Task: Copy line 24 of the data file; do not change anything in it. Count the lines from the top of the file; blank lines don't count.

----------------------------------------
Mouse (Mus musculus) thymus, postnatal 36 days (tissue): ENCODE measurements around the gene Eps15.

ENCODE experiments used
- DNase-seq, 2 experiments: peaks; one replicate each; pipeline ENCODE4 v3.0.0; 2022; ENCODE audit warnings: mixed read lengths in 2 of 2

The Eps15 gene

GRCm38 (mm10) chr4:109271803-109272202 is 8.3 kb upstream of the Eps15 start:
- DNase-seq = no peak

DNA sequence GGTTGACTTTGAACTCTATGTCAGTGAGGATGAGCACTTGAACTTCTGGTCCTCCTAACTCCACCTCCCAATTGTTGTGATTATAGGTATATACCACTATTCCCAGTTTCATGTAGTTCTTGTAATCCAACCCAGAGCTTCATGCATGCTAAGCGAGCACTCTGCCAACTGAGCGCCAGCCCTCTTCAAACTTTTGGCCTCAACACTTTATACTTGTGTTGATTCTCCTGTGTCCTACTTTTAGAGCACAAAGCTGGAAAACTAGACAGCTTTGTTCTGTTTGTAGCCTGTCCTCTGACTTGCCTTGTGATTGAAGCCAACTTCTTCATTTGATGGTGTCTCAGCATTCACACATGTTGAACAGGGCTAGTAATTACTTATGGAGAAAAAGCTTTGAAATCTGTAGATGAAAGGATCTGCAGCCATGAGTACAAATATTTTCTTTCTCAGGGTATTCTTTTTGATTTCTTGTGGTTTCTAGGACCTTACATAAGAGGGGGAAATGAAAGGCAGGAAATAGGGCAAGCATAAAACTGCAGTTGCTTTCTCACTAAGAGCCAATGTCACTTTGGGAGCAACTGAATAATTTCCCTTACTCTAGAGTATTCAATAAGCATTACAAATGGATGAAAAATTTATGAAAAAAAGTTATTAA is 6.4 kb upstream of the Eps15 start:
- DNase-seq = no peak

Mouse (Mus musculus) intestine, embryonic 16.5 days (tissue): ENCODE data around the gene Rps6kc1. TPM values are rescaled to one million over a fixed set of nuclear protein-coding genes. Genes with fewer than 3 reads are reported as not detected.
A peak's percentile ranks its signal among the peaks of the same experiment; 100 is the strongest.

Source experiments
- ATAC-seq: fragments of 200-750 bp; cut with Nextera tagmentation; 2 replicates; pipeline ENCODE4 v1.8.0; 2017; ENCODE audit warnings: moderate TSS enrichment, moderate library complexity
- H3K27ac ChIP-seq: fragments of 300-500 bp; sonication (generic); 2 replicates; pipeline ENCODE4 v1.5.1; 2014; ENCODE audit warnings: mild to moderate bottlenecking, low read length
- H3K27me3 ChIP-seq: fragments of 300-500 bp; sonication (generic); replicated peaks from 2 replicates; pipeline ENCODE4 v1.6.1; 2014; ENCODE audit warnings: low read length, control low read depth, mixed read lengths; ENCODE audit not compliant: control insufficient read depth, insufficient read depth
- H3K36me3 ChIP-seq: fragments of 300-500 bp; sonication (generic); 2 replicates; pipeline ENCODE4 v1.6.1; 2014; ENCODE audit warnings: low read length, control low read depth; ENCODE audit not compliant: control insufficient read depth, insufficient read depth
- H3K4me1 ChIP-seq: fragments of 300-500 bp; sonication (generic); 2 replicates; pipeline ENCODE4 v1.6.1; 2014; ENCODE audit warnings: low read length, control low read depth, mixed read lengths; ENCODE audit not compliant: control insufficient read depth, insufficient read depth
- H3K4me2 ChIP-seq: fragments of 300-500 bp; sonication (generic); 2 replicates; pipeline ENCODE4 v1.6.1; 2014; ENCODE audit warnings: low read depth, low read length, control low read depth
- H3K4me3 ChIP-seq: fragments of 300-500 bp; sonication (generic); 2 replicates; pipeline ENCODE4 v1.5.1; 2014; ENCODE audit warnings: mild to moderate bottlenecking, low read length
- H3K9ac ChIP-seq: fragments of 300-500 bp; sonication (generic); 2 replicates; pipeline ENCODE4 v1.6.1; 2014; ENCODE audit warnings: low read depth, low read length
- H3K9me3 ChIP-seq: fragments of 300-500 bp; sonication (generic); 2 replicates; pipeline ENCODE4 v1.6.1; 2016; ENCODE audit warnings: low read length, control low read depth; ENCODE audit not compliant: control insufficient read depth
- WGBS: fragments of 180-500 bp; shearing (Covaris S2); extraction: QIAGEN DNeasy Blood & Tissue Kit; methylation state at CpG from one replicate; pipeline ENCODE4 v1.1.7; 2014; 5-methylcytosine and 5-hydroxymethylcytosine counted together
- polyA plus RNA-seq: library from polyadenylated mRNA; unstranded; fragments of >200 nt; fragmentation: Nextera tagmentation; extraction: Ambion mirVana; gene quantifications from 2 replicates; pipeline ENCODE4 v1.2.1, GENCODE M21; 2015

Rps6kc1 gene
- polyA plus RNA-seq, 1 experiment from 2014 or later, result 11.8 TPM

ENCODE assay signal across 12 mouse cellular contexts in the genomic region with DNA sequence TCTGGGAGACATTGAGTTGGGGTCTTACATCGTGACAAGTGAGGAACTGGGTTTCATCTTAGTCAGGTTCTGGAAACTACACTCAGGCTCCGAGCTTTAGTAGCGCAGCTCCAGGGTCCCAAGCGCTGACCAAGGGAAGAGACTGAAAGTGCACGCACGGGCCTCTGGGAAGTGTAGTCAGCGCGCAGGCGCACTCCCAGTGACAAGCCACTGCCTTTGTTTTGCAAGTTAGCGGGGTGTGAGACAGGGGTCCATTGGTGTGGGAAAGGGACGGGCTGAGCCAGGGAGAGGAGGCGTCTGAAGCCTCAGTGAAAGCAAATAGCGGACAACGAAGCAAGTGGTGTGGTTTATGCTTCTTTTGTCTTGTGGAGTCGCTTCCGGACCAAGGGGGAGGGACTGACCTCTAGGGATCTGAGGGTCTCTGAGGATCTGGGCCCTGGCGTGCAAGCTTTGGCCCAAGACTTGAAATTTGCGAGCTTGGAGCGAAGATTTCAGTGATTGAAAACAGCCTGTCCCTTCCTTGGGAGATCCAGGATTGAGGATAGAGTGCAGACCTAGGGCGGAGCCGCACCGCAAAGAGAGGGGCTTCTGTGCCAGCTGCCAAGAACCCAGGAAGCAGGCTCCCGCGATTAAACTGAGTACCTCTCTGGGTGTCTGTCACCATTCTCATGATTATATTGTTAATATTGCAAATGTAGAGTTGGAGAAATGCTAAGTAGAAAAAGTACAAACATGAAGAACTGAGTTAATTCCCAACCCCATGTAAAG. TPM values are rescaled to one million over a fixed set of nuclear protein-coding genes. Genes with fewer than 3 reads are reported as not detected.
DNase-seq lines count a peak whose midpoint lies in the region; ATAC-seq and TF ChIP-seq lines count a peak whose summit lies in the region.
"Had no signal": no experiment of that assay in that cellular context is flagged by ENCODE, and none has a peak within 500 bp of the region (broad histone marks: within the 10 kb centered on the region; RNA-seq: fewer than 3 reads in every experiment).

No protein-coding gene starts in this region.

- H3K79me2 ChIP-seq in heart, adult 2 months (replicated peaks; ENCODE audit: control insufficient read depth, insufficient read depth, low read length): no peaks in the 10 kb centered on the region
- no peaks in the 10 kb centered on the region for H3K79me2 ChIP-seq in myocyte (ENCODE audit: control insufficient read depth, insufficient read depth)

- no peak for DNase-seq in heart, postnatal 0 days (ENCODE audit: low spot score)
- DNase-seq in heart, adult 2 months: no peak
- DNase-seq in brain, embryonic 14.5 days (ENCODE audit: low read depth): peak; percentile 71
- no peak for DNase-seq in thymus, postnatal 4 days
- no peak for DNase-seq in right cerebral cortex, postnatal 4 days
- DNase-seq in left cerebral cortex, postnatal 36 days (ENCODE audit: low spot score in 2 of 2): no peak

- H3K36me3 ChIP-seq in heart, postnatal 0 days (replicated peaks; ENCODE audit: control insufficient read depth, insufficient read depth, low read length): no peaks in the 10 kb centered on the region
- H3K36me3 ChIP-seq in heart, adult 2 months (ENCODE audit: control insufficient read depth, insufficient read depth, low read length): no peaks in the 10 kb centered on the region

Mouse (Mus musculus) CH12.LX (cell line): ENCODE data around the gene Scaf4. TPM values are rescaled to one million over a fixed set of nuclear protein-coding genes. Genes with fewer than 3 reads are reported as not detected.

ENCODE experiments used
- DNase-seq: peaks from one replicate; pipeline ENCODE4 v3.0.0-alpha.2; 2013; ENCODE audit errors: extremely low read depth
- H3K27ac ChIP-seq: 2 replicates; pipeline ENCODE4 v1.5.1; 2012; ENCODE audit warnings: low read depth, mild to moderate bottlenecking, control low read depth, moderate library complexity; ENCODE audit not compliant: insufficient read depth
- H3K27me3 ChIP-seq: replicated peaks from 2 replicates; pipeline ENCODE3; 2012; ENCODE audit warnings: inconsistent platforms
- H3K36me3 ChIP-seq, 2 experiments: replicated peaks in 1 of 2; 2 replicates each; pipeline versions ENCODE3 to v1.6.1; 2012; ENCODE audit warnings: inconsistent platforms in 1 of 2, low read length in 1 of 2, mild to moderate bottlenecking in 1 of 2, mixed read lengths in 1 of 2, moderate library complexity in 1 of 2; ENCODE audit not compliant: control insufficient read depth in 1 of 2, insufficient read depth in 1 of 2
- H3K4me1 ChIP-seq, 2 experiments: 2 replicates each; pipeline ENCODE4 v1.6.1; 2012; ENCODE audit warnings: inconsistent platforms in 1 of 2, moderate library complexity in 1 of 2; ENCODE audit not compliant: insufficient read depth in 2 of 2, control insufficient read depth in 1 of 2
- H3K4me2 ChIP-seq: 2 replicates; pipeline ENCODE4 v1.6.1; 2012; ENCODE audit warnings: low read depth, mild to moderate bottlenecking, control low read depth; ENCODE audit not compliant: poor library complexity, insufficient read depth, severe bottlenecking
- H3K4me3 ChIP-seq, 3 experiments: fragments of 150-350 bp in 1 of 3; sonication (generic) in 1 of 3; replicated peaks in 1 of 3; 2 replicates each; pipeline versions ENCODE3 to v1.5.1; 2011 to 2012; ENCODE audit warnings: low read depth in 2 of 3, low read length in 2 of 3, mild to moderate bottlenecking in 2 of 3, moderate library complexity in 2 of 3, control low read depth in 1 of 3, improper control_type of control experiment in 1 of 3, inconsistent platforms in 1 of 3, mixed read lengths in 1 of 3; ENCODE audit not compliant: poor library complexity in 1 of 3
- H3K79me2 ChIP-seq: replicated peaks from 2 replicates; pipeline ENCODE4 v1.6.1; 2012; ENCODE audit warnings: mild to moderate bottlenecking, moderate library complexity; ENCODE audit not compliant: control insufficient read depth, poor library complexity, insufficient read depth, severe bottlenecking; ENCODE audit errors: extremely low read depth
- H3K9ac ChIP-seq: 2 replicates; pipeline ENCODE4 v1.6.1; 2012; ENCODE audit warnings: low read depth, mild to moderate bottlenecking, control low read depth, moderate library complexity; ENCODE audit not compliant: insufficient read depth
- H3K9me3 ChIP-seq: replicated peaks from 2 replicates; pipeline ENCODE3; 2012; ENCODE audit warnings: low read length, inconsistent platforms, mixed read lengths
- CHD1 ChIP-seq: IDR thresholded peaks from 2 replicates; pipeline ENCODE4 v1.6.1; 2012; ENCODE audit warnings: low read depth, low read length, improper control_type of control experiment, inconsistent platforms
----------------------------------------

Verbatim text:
- polyA plus RNA-seq, 1 experiment from 2014 or later, result 11.8 TPM